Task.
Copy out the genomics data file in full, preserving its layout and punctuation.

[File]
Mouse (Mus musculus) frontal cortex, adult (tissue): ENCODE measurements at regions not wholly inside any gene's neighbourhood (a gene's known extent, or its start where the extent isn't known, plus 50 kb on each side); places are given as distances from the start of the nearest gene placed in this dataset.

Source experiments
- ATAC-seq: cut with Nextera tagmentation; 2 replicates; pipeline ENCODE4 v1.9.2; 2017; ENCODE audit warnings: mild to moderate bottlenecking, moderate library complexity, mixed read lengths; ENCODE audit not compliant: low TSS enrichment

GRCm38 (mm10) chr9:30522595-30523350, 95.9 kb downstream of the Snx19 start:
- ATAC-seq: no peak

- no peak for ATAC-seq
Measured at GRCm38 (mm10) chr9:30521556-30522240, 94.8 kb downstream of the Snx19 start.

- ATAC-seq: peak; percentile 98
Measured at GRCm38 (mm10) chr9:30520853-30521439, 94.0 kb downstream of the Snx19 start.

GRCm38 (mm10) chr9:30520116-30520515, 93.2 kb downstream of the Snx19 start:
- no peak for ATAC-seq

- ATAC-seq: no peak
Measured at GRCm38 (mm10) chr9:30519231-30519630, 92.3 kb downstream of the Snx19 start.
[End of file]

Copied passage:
Mouse (Mus musculus) frontal cortex, adult (tissue): ENCODE measurements at regions not wholly inside any gene's neighbourhood (a gene's known extent, or its start where the extent isn't known, plus 50 kb on each side); places are given as distances from the start of the nearest gene placed in this dataset.

Source experiments
- ATAC-seq: cut with Nextera tagmentation; 2 replicates; pipeline ENCODE4 v1.9.2; 2017; ENCODE audit warnings: mild to moderate bottlenecking, moderate library complexity, mixed read lengths; ENCODE audit not compliant: low TSS enrichment

GRCm38 (mm10) chr9:30522595-30523350, 95.9 kb downstream of the Snx19 start:
- ATAC-seq: no peak

- no peak for ATAC-seq
Measured at GRCm38 (mm10) chr9:30521556-30522240, 94.8 kb downstream of the Snx19 start.

- ATAC-seq: peak; percentile 98
Measured at GRCm38 (mm10) chr9:30520853-30521439, 94.0 kb downstream of the Snx19 start.

GRCm38 (mm10) chr9:30520116-30520515, 93.2 kb downstream of the Snx19 start:
- no peak for ATAC-seq

- ATAC-seq: no peak
Measured at GRCm38 (mm10) chr9:30519231-30519630, 92.3 kb downstream of the Snx19 start.